4. Body language. Unlike facial expressions, body language doesn’t tell us what emotion you’re feeling, but rather, how well you’re coping with the emotion felt. Things that we find frightening or distasteful, we tend to move away from. Heavy swallowing or licking your lips, touching your hair or sprawling out on a couch can be signs of stress, interest, or feelings of superiority.
  5. Personal space. The amount of distance we need and the amount of space we perceive as belonging to us is referred to as proxemics. The amount of space you or your character needs is influenced by a number of factors including social norms, situational factors, personality characteristics, and level of familiarity. Just a slight moving in towards your partner, reader, or the camera can enhance intimacy.
  6. Eyes. Looking, staring, and blinking, also known as eye gaze, is an important nonverbal cue. When people encounter people or things that they like, the rate of blinking increases and pupils dilate. On the other hand, when angered, the gaze gets harder and the blink rate will decrease or stop completely. An increase in the blink rate for no apparent reason sends a clear message that you are either not prepared, not connected, or experiencing high anxiety.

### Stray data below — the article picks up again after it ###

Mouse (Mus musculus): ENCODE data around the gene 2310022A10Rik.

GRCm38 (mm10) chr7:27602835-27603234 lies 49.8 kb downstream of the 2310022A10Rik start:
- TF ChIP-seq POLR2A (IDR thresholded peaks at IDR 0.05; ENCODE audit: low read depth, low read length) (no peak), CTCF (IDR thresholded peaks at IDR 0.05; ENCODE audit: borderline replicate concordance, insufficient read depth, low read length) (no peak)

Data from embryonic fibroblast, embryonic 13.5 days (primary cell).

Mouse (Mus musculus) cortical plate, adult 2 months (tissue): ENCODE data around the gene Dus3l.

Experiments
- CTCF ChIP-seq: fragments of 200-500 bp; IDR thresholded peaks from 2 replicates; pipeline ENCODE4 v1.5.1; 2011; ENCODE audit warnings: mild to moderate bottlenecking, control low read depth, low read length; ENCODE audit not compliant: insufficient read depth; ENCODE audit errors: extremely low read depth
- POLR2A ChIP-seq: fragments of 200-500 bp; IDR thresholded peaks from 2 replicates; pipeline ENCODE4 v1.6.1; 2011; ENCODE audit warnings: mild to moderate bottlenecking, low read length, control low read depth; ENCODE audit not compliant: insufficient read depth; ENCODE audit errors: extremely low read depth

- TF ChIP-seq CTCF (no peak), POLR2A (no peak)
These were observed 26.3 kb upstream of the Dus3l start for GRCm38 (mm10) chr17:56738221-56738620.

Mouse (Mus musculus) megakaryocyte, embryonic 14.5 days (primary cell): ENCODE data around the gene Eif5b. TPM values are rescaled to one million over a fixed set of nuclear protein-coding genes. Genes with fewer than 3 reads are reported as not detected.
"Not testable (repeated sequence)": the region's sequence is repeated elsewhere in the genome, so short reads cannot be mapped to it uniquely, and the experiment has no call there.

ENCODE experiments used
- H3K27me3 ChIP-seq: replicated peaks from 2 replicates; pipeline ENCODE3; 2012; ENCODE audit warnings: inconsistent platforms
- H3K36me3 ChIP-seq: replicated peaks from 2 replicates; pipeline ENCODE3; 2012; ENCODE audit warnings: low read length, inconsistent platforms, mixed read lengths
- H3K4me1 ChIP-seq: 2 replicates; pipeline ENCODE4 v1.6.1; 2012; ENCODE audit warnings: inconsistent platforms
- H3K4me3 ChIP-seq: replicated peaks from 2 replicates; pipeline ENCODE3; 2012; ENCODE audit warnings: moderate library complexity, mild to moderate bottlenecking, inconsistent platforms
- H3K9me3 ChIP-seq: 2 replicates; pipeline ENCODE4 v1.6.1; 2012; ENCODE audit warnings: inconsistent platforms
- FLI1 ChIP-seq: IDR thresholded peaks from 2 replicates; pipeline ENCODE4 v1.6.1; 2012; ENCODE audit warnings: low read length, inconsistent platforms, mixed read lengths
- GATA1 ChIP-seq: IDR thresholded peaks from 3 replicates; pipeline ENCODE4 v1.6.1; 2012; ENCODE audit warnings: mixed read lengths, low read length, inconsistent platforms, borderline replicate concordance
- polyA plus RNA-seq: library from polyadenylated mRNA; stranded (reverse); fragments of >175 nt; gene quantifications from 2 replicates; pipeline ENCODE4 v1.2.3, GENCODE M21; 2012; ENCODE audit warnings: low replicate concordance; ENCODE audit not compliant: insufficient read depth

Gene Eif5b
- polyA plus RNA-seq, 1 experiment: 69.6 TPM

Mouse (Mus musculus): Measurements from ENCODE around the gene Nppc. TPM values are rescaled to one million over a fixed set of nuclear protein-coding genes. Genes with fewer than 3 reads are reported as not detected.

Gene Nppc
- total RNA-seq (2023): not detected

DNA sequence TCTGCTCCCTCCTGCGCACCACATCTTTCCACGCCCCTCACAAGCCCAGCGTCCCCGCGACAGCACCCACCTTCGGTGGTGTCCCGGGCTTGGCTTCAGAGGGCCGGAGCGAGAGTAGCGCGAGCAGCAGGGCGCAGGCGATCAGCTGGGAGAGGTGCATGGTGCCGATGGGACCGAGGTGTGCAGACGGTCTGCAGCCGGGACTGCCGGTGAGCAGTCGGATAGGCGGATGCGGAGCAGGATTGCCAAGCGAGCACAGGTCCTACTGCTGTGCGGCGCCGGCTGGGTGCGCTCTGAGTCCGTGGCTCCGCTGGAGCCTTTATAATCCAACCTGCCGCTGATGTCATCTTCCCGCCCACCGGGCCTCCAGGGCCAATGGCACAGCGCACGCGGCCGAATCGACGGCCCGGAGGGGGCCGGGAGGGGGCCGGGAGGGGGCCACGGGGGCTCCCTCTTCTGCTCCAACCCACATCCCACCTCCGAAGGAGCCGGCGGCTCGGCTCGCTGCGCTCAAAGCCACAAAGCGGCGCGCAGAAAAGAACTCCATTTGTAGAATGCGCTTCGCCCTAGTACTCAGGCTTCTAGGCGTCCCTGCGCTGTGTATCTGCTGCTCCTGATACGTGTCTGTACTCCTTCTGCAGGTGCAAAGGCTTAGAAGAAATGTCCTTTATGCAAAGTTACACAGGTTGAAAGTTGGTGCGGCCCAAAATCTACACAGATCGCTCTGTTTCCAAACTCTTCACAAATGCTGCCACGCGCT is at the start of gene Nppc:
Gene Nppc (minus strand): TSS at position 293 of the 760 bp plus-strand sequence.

7. Touch. Communicating through touch is known as haptics. It’s another important nonverbal behavioral cue to think about. Touch can be used to communicate a range of information and feelings such as affection, familiarity, sympathy, desire, etc.
  8. Appearance. The choice of color, clothing, hairstyles, and other factors affecting how you look fall under the category of appearance. Appearance can also alter physiological reactions, judgments, and interpretations. Just think of all the subtle judgments you quickly make about someone based on his or her appearance. The first impression you make in your audition is important and lasting.

It’s how you react to an event or situation—your attitude or behavior under certain circumstances—that makes your performance memorable. When chosen and layered appropriately into your audition, any one of these eight nonverbal behaviors can bring more depth, colors, and meaning to your actions, reactions, and the words you speak.

Like this advice? Check out more from our Backstage Experts!

John Sudol is a bicoastal audition coach, speaker and founder of the Emotion Training Center. He is known to many actors around the world as the “go-to emotion specialist.” Sudol’s expertise is in emotional facial communication, he’s written two books on emotional communication: “Acting: Face to Face,” the actors guide to understanding how your face communicates emotion for TV and film, and “Acting: Face to Face 2,” how to create genuine emotion for the TV and film.

Visit www.languageoftheface.com for more information, and follow Sudol on Twitter @johnsudolstudio and Facebook. To schedule a free 20-minute consultation, email john@languageoftheface.com.

The views expressed in this article are solely that of the individual(s) providing them,
and do not necessarily reflect the opinions of Backstage or its staff.

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John Sudol
John Sudol has been teaching acting for 25-plus years and is known to many actors across the country and around the world as the “Go-To Emotion Specialist.” He is the founder of the Emotion Training Center (ETC) and Center for the Language of the Face (LOF).